For example, at design time, you may think, "Hmm... I need a way to store information about a bunch of particles." At design time, you don't really know exactly how many particles you'll use. Maybe you'll use 20? Maybe you'll use 200? Who knows! And it would be super tedious to write 200 separate variables named particle1, particle2, particle3, particle4, etc. all the way up to particle200 just in case you use that many particles.

So instead, you make a table called particles! That table is just a big empty bucket where you can store lots and lots of particles, all under one variable name. If you need to get to a particular particle, you can use, say, particles[12] and get to the 12th particle in your table. Or if you need to know just how many particles you're storing in particles, you could use #particles and it'll tell you how many there are.

One useful thing with that kind of usage is that you could have a loop somewhere that updates all your particles to make them move. Now, you don't know at design time how many particles you might be using at run time, so you just make a loop that basically says go through every particle in this table and do X to it. Well, neat, now you only have to write one simple loop to deal with every single particle. And if the particles table has no particles in it? Well, then the loop just doesn't do anything and moves right along to the next thing.

And then, let's say something explodes, and you need a bunch more particles all of a sudden. Well, you just add a bunch of new particles to the particles table. Now your loop that updates all the particles will make sure to update those too, and it doesn't really care how many there are. It'll just do all of them. And then, maybe when each particle gets too old, it deletes that particle from the particles table.

That's a specific example of when tables are needed. But they can be used to keep track of lots of other things too. For example, maybe you want to track all the enemies in the game. You'd have one enemies table that has all the enemies in it. And as new enemies spawn, you add them to the enemies table, and as they die, you remove them from the enemies table. Or maybe a bullets table to keep track of active bullets in the game. Basically, any time you have "a bunch of things, but I don't know how many at any given time", that's when a table would be handy.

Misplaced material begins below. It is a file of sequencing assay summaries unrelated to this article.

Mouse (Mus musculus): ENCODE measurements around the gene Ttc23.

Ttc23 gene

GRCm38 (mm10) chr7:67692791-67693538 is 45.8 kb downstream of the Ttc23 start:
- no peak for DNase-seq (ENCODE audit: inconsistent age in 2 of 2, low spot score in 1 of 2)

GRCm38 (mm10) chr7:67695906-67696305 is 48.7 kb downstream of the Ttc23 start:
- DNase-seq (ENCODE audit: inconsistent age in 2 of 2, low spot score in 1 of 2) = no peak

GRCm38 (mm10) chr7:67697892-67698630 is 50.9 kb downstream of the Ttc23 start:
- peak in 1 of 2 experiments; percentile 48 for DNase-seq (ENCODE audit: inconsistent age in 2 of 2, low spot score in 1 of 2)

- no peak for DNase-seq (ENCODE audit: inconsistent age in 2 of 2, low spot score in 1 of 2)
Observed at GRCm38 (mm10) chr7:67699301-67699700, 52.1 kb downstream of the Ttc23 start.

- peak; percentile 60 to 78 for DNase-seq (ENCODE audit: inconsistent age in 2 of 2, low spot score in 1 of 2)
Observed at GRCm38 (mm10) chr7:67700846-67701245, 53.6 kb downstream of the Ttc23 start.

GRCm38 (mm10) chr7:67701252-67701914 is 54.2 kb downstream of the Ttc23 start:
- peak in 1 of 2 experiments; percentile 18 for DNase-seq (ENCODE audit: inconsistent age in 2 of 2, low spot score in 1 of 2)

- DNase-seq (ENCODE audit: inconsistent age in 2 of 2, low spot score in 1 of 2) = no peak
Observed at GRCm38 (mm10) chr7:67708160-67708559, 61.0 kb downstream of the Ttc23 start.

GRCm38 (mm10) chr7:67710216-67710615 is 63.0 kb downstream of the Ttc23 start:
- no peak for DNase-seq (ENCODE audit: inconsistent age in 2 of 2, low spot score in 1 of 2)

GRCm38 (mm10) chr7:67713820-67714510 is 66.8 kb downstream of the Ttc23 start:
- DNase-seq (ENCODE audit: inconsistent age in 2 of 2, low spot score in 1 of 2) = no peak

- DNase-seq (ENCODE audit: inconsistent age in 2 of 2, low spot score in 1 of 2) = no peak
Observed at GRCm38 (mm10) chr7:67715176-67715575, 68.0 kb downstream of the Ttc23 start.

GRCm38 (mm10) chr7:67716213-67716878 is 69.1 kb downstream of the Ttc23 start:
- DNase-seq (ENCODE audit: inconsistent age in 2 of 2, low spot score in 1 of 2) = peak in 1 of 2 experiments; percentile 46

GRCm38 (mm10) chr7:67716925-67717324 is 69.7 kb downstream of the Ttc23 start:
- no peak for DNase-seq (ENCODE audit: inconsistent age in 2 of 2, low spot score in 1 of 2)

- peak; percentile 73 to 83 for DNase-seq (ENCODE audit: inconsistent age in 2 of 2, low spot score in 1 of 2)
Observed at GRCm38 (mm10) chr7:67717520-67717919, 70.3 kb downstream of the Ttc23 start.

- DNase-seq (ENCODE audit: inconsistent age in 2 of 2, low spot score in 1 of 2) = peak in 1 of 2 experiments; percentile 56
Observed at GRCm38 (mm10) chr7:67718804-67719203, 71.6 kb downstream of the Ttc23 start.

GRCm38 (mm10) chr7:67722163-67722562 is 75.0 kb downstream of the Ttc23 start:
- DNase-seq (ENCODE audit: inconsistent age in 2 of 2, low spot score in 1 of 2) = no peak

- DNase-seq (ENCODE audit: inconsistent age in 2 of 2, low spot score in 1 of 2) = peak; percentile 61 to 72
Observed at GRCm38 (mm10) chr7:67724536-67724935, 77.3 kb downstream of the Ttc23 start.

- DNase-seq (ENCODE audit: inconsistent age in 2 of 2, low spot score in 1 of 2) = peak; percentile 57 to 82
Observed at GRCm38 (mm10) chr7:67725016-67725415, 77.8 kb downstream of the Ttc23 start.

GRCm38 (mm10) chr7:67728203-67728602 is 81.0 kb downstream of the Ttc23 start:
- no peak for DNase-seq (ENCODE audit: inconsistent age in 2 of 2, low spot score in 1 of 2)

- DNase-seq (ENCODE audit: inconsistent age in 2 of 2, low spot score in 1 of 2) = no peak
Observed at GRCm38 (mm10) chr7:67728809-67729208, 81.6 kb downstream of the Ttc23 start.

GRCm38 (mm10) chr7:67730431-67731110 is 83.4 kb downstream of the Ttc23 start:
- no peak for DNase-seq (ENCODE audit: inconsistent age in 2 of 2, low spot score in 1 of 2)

Here's where it can get tricky...

Now, there's another use for tables that's a bit more specific. In this case, each piece of info being stored in the table has its own variable name, rather than just a number. In that case, it's kind of like having a variable with "sub-variables" inside it. Like, you might have a table named player and then in that table, you have a piece of info named x and y and health. Well, now you can get a player's health variable by writing player.health or their coordinates by writing player.x and player.y.

But while you can specify each individual piece of info, you could also just use the variable name player in your code, and that's going to refer to that entire collection of info (player.x, player.y, and player.health) without having to specify each individual piece of info separately.

This is useful if you want to send a whole player table to a function. Rather than sending that function 3 separate variables, you just send the one big table variable, and then the function can look inside the table you sent and get the specific pieces of info it needs by name.

I hope that makes a little more sense and I haven't confused you further. 😬

P#107805 2022-02-28 08:42

MBoffin, I unfortunately am even more confused XD I assure you concepts like tables, arrays, and matrices have always stumped me. C++, HTML, C# and even Python all seem easy enough at first, but I hit a wall the minute we get into the aforementioned concepts. The beginning of your lesson felt natural to me but for some reason, even with an example right in front of my face, I have so much trouble understanding the significance of tables, or how they work.